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I’m writing this since today is Canada’s federal election, and an American election looms ominously in the background of our own country’s shortlived and rather disappointing election campaign.

I know that many people don’t vote; whether because they are disillusioned, disinterested, or simply disgusted, voting is seen as ‘ineffective’ and pointless. While I share your apathy with our single-member-plurality system, I don’t see voting in the same light. The single member plurality system has the unfortunate consequence of electing governments who usually have not cullled the majority of the popular vote. This isn’t to say, however, that your vote is entirely ineffectual. Consider this:

Your vote is $1.25 toward the party of your choice; that money goes toward supporting ideas and platforms, which you, as a citizen of a democracy, wish to be heard. If the voice of the people the “demos” is not heard by and large, then truly, the plurality of our system are the ones running the show. Furthermore, if for example, you are voting for a party whose share of the popular vote is on the lower end of the scale, every vote they receive goes towards granting them the monies they need to be seen by the media etc… If they receive over a certain percentage of the popular vote, they are automatically accorded a stipend to build their organization. This is a particularly resonant point I think when addressing parties such as the Green Party, who hover around 5% of the national vote.

So much is made of voting strategically. Given the nature of our system, it’s almost impossible not to vote in this manner. However, I don’t think that ultimately this is helpful. It might stopgate a Tory majority, but it isn’t going to help the case of proportional representation. If the smaller parties are given are larger share of the vote they are empowered to promote this system, which is, I think, the only thing which might shift our party-system beyond a two-party deadlock. I’m not going to tell anyone how to vote, but I will ask you to look at the reality of your riding and think about where your vote is going before you throw your vote at the lesser of two evils….I think the most important thing everyone can do is to make the conscious decision to vote and to inform themselves in order to do so. And by inform I mean go and glance at your candidate; are you comfortable with someone of their opinions and strengths speaking for you? Or does the overarching ideology of the party matter more? In this case, take a look at your party’s platform; while I know we’re all busy people, even a cursory glance will give you a clue as to what their government might look like. How quickly do they get to the point? Can they relate to you? How far ahead are they thinking?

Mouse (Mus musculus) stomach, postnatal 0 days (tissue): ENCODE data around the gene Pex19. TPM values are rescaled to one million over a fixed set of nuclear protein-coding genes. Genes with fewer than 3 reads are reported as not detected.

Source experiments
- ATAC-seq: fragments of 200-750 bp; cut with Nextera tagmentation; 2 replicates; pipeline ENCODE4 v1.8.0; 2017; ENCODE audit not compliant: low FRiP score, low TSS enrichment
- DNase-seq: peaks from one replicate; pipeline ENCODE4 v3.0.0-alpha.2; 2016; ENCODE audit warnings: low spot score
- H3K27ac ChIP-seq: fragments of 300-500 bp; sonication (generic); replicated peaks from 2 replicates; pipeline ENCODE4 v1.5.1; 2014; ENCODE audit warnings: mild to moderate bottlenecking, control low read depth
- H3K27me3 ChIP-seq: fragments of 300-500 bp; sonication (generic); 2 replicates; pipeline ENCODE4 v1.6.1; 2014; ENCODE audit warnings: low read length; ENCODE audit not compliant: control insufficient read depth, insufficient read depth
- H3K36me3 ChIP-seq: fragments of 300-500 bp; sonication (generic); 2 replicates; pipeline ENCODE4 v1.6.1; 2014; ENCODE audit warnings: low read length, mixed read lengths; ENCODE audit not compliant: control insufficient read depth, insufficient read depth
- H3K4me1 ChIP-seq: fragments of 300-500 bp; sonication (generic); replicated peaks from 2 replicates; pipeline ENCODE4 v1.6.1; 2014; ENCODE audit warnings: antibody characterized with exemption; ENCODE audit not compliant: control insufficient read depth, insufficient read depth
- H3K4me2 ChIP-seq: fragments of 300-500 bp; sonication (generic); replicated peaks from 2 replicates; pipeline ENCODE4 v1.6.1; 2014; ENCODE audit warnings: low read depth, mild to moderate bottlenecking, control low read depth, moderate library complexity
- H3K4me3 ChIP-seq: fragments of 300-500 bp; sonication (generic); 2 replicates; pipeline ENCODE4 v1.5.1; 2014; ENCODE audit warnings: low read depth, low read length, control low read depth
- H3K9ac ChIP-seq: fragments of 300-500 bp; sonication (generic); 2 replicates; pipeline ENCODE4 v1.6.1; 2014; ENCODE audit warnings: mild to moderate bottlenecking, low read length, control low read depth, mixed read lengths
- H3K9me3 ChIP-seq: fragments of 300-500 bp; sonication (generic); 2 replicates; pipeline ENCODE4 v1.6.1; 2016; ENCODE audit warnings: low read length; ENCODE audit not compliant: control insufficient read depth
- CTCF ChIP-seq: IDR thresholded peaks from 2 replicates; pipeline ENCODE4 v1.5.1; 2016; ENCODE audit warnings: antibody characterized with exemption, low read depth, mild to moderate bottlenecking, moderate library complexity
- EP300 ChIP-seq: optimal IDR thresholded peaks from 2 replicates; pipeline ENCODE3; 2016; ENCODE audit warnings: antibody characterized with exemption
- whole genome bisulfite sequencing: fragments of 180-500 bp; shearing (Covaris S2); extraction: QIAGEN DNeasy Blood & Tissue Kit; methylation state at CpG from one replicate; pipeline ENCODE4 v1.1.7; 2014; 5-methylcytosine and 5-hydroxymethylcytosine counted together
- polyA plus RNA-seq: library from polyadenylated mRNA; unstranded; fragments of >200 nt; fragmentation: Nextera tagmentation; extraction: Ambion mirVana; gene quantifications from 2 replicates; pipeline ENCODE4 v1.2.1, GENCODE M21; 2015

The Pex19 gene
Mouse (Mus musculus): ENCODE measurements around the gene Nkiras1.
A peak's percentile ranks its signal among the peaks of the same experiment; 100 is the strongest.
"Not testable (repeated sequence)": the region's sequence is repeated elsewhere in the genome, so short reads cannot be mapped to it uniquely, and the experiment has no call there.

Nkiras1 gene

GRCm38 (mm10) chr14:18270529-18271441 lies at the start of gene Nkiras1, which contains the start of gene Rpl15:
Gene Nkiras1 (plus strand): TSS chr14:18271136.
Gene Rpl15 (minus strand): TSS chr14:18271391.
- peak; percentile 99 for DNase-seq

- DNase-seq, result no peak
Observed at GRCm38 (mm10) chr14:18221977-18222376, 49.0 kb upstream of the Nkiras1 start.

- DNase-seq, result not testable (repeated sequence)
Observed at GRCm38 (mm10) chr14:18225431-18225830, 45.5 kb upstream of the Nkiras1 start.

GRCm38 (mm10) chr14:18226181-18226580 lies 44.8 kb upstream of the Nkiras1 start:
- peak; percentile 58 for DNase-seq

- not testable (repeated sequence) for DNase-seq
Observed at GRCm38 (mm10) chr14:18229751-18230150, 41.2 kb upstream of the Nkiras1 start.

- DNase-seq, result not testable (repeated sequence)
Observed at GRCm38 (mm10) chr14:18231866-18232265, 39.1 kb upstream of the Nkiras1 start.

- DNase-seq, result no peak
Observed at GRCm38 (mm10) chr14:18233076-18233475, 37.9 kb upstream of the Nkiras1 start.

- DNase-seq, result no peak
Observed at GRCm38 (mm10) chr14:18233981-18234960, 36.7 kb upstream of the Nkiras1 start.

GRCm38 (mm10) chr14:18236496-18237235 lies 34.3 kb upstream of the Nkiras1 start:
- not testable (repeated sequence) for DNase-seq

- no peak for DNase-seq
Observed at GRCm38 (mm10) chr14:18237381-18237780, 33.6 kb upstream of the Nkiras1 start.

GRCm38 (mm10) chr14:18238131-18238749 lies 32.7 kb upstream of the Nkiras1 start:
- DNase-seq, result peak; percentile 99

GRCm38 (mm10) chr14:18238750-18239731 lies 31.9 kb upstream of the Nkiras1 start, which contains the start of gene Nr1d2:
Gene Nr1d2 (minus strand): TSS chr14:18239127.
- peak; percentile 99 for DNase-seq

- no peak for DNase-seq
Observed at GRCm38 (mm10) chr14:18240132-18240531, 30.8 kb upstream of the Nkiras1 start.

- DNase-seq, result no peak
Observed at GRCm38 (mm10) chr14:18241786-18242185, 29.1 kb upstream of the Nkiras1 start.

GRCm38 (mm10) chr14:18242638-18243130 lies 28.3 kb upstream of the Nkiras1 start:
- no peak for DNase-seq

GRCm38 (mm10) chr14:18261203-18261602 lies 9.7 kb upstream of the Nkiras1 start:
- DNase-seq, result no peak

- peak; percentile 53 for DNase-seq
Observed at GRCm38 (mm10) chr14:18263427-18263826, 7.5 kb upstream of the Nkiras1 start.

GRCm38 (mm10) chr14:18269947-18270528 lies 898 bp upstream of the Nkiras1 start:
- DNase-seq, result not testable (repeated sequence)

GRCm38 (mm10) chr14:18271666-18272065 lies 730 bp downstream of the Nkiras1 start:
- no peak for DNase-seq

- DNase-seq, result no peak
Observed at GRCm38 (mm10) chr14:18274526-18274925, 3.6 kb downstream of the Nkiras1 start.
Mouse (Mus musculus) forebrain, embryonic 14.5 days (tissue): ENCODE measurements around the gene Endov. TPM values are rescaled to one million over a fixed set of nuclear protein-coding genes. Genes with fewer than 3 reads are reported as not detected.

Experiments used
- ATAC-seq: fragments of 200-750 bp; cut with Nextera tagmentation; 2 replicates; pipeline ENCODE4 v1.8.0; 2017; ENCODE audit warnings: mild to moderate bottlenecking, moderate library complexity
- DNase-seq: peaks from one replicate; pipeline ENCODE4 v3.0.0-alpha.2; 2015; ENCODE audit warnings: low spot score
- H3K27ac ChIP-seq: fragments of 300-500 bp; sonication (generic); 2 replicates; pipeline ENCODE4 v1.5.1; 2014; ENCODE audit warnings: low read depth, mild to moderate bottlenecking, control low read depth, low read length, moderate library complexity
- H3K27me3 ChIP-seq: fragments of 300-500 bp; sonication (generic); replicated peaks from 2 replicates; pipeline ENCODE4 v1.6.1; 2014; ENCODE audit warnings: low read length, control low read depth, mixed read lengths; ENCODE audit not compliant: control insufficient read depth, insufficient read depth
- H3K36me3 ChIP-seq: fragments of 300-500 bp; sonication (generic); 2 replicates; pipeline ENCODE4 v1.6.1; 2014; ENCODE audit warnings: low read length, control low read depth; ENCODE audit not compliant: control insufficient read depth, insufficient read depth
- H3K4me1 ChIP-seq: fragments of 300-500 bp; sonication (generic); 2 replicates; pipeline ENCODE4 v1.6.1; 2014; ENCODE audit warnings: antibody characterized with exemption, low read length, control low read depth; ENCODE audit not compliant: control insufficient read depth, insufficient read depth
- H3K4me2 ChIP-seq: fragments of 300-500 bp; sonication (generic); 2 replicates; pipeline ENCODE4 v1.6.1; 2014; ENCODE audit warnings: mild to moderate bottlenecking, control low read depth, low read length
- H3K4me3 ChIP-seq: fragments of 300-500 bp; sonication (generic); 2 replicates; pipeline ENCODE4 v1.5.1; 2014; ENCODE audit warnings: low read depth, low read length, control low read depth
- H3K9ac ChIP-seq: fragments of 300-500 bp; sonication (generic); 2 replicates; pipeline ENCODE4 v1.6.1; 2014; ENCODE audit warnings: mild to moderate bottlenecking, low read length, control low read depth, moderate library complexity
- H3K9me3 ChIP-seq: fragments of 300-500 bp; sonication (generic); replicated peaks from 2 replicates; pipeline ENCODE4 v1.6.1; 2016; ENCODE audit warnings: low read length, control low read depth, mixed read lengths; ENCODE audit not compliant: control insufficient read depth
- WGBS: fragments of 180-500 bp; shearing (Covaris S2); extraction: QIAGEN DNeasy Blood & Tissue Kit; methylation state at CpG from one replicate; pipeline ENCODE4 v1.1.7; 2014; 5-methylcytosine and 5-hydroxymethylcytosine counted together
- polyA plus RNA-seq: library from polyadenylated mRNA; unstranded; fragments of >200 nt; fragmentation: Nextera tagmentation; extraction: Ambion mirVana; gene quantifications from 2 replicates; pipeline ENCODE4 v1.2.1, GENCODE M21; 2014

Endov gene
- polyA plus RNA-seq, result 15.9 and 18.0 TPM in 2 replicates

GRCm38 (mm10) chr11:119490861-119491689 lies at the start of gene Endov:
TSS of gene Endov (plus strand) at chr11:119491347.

On a more personal note, I really, really, really hope that Elizabeth May wins her riding. Not only because I do vote green (and be warned here is my bias), but also because I believe she is such a refreshing breath of fresh air. Having an intelligent, unfettered voice such as hers in the House of Commons would be a fantastic stimulus to real debate. As one of (two?) representatives of her party, she would be little constrained by the kinds of internal mechanisms (party discipline) which tend to restrict an MP’s latitude in speaking on issues which affect his constituency. I genuinely believe that May could do so much to inject civility and energy into a rather depressingly stifled commons…May, as both leader, and an outsider, is so far outside of the socilalization which most MPs encounter as part of the party-machines.

While choosing to vote may be simply that, a ‘choice,’ electing not to participate in the forum where your voice needs to be heard really shouldn’t be the de-facto response. Apathy is not going to change our voter system….

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